While K-12 schools around the country search for funding to provide iPads to every student, an education researcher in North Carolina has found that even a single iPad can make a huge difference in the classroom.
The results of her experience with student teachers at Wake Forest University appeared in the December/January 2011 issue of Learning & Leading With Technology.
“Because they’re truly part of the digital generation, our preservice teachers and the K-12 students they teach have a natural aptitude for tablet devices,” says Kristin Redington Bennett, an assistant professor of education at Wake Forest University in Winston-Salem, NC.
Though iPads can cost more than $500 with 3G access and a budget for apps, Bennett says, “Don’t discount the device because of its price. We found that just one iPad allowed teachers to design creative lesson plans tailored to individual learners.”
One of her preservice teachers even used the iPad to solve a problem with a disruptive student who made trouble in the reading center every morning. But when the teacher showed the student how to download books on the iPad, he read with focus for 20 minutes each morning—a goal he had not achieved until then.
“Anything new and different is engaging for kids,” says Nancy Davidson, a senior elementary education major at Wake Forest who used an iPad in her student teaching last semester. “Tracking student growth through apps, pictures, and videos became more efficient for me and more interesting for the children. Using the iPad in class started as a luxury but quickly became a normal part of their learning process.”
“What often happens in schools is that they purchase this new technology and expect teachers to use it with little training in how to design successful instruction with it,” Bennett says. “My goal is to train our elementary education candidates to graduate from our program with the skills and fluency in the use of mobile technology to support teaching and learning. This has allowed many of our graduates to be leaders in their schools even as a first-year teacher.”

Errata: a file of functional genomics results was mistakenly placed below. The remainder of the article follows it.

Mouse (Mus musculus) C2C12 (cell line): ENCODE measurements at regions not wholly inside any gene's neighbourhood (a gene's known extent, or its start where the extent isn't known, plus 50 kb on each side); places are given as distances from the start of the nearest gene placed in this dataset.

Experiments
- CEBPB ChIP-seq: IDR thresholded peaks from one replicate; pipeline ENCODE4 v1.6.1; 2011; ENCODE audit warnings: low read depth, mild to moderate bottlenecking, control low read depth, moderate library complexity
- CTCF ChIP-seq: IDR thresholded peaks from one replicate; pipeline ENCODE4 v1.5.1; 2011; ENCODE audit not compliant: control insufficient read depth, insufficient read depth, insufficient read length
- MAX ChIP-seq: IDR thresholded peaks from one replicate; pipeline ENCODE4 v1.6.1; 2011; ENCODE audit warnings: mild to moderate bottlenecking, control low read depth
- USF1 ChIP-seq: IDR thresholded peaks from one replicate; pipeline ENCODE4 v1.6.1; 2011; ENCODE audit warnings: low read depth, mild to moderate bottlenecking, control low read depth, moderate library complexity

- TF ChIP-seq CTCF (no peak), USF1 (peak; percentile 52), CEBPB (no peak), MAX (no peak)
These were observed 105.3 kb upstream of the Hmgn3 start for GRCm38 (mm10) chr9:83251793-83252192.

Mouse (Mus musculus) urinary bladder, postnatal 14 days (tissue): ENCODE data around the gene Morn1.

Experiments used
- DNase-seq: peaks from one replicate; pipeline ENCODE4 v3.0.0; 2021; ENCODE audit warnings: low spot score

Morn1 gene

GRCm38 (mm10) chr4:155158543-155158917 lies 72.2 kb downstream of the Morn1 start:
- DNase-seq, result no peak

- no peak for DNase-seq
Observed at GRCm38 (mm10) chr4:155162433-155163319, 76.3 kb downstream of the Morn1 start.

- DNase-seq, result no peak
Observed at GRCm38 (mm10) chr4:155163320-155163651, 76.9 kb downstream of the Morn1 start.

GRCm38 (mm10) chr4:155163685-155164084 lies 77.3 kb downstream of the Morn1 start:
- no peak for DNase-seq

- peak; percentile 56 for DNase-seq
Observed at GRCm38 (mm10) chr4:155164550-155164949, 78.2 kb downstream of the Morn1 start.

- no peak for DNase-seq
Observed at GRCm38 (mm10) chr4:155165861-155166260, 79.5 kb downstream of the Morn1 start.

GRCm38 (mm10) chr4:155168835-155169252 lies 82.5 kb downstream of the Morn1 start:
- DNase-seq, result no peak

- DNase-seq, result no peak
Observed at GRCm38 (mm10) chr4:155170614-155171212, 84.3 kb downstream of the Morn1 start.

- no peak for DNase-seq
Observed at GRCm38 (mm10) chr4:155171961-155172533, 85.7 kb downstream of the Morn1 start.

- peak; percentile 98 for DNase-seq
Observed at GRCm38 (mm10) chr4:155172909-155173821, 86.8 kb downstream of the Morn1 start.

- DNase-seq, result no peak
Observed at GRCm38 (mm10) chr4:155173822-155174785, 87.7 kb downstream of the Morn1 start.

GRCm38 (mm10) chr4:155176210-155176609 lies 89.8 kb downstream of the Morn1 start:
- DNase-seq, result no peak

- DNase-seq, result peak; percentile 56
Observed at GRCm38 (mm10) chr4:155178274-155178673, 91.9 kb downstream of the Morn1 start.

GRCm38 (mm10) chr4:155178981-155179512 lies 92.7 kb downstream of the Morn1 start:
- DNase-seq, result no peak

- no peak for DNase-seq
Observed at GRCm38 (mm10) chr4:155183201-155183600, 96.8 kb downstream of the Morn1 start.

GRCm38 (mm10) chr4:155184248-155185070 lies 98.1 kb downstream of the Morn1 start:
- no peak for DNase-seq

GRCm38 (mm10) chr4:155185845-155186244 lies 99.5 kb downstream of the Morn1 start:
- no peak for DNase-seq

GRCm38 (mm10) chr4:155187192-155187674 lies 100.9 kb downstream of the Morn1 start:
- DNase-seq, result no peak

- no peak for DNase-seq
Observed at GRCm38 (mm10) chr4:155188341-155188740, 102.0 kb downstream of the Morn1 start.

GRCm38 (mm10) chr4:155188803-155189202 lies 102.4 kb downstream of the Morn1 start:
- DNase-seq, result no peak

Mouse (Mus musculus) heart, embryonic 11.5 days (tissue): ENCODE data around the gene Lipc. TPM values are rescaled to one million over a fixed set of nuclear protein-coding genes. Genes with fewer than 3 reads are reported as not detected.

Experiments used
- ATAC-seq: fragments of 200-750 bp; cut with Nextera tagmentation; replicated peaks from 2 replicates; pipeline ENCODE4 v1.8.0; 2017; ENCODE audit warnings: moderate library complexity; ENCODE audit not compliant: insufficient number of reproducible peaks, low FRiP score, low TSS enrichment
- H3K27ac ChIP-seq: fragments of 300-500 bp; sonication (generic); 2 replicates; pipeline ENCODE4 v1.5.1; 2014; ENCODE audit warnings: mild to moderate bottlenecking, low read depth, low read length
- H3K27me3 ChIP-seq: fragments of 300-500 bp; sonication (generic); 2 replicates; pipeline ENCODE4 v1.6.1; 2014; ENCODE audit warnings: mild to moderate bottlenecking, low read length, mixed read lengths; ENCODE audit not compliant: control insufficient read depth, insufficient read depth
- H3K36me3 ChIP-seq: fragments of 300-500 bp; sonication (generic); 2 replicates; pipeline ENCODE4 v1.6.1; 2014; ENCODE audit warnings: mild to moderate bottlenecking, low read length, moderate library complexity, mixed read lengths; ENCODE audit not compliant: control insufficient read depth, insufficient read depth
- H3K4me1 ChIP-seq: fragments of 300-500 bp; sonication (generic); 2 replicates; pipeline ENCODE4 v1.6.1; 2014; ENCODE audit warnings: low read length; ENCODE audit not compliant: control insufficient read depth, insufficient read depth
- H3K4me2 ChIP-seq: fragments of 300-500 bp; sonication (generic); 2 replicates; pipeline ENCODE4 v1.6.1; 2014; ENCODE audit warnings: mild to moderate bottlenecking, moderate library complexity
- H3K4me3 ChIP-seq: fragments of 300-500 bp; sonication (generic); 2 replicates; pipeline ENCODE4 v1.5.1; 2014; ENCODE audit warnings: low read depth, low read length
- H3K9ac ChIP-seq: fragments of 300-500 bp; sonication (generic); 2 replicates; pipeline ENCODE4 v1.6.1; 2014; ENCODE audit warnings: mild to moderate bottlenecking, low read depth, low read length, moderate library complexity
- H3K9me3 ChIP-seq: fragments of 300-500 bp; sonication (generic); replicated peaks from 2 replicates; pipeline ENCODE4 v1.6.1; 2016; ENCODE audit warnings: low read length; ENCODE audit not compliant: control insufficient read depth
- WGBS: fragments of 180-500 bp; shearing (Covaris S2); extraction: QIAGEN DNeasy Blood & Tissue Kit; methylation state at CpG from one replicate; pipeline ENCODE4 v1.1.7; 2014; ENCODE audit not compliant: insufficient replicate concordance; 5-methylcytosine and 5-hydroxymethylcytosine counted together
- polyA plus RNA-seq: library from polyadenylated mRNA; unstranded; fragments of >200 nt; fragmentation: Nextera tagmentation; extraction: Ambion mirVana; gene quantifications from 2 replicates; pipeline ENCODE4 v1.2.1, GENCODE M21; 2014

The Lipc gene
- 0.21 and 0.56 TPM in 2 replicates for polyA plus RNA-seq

Based on her experience, Bennett recommends these top 10 apps for use with elementary-school students:
1. Google Earth (all ages): Take a virtual field trip to anywhere through this app that uses global satellite and aerial imagery with a swipe of a finger.
2. DoodleBuddy (all ages): Students and teachers can use this across all content areas as a whiteboard equivalent to paint, draw, sketch, and write.
3. Story Buddy (K-second grade): This app allows kids to create, read, and share stories that they create with the iPad.
4. Stack the States (second through sixth grades): An animated, game-based way to learn state locations, capitals, shapes, abbreviations, and nicknames.
5. Geocaching (third through sixth grades): In this global treasure hunting game, participants hide and seek containers, called geocaches, outdoors and then share their adventures online.
6. Numberland HD (prekindergarten through first grade): Twin heroes teach numbers using the Montessori Method.
7. Corkulous (second through sixth grades): This app allows students to collect, organize, and share ideas through notes, labels, and photos.
8. iThoughtsHD (third through sixth grades): This mind-mapping tool can be used to sequence ideas, write mind maps, organize thinking, and assess interrelatedness.
9. Coin Math (kindergarten through third grade): Students learn both sides of a coin, how to add them, and how to pay for something with the correct coins.
10. StarFall ABC’s (prekindergarten through first grade): Students learn to recognize letters and develop skills as they begin to learn to read.
For more information, see Bennett’s research website: http://kbennett.net.
— Source: Wake Forest University